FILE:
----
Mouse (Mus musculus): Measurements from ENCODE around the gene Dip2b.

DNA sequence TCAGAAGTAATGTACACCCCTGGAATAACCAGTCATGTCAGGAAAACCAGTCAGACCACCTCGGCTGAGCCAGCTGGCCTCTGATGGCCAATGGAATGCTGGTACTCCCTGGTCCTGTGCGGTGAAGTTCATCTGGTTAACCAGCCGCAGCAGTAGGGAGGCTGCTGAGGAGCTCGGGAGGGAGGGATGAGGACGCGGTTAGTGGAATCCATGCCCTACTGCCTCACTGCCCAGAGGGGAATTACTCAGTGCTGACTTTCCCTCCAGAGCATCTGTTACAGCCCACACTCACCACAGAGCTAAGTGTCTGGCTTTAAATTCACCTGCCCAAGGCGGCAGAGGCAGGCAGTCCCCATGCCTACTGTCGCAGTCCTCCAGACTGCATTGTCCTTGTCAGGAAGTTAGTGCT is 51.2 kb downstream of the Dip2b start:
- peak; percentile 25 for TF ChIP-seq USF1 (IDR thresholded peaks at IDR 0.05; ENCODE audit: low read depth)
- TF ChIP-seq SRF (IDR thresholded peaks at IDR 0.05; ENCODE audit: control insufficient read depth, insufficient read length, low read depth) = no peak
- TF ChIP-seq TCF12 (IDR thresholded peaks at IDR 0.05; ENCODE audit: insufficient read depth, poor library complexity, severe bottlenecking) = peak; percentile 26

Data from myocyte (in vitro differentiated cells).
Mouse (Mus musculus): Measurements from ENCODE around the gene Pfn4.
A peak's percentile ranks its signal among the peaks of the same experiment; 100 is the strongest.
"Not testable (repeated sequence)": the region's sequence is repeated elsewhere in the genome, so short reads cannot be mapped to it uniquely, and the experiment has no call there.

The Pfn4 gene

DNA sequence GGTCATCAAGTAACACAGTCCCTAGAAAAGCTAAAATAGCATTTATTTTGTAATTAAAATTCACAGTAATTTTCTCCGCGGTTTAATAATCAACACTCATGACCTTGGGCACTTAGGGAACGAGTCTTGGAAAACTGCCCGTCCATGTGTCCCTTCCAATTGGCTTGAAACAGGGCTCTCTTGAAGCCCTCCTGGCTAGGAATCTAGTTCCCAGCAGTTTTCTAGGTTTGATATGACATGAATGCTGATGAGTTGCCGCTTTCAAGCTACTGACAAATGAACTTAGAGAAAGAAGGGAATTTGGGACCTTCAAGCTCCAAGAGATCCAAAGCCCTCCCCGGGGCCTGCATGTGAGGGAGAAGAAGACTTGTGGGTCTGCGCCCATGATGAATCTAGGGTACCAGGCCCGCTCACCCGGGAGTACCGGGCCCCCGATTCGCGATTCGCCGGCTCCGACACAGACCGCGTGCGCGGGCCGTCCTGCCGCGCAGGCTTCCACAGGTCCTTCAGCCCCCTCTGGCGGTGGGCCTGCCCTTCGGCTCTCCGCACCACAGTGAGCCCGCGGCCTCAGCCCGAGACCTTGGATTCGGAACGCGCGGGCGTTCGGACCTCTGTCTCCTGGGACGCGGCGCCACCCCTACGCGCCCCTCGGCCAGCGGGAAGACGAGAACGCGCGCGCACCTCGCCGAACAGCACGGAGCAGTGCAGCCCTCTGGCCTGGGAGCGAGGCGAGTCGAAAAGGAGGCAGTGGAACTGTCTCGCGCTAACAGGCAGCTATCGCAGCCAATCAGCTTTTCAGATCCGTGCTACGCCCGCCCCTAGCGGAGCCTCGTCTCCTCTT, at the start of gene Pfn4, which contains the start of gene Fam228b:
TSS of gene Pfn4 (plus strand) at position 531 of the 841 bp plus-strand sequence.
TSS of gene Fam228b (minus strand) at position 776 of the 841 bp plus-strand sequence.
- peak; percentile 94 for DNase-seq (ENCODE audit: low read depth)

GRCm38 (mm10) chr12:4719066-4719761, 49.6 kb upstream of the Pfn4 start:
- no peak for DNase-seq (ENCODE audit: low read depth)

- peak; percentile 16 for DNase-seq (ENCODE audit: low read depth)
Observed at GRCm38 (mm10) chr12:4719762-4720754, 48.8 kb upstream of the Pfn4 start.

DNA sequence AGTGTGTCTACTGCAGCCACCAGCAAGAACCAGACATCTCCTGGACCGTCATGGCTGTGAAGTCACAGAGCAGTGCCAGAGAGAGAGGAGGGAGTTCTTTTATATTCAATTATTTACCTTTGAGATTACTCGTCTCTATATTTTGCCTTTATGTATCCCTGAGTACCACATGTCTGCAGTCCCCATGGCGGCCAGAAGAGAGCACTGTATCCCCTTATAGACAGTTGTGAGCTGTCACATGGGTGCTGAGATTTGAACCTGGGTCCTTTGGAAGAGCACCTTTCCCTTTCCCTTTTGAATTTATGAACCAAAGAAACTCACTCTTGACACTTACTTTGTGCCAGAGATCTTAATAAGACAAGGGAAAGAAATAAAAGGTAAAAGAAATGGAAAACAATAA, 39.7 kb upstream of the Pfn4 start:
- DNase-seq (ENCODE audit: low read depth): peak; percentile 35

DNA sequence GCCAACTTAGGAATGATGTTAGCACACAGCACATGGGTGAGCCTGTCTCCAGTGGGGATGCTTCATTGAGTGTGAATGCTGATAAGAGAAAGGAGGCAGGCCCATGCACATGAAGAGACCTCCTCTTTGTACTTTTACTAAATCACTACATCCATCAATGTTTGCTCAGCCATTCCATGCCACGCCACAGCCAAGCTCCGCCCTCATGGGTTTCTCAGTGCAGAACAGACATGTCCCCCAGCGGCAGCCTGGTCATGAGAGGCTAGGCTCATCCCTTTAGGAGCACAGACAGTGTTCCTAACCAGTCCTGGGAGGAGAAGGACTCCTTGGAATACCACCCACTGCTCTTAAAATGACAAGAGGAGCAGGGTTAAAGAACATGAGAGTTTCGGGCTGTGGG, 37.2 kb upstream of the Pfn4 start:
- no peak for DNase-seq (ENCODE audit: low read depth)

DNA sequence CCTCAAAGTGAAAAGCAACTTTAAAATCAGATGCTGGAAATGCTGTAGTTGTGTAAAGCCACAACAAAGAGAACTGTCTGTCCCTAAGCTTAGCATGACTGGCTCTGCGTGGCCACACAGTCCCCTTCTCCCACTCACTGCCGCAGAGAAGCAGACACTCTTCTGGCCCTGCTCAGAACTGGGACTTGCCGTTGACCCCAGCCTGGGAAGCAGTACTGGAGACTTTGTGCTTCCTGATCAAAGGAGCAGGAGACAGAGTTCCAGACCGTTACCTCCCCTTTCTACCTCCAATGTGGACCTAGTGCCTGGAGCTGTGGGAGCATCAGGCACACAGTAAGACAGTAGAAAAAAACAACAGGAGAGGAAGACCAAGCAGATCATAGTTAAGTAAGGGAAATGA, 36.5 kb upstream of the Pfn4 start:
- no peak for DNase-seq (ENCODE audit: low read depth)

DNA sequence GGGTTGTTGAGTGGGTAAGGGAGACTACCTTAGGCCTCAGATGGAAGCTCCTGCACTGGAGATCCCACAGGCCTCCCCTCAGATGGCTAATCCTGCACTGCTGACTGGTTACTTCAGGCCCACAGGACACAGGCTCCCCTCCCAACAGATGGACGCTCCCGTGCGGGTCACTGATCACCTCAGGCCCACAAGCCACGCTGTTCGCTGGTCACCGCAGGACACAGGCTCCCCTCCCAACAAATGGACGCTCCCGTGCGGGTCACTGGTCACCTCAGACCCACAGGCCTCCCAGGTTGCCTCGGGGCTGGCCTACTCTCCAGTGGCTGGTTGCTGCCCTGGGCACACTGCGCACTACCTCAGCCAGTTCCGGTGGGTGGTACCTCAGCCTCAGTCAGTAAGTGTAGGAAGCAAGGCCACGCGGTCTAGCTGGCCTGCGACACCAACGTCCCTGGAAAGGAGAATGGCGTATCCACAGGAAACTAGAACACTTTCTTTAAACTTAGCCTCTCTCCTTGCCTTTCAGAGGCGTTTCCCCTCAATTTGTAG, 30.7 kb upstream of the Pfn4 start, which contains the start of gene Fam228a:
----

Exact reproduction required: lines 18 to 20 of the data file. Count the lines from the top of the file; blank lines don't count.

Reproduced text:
Observed at GRCm38 (mm10) chr12:4719762-4720754, 48.8 kb upstream of the Pfn4 start.

DNA sequence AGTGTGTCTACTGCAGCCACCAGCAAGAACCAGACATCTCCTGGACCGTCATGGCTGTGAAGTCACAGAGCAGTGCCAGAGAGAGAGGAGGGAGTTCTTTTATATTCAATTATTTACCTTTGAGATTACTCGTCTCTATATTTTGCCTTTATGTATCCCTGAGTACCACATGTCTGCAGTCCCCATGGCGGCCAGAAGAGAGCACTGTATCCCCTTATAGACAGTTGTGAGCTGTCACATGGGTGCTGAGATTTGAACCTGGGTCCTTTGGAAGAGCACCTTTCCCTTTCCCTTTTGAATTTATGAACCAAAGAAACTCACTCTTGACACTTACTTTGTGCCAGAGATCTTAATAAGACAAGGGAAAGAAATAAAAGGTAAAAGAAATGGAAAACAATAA, 39.7 kb upstream of the Pfn4 start:
- DNase-seq (ENCODE audit: low read depth): peak; percentile 35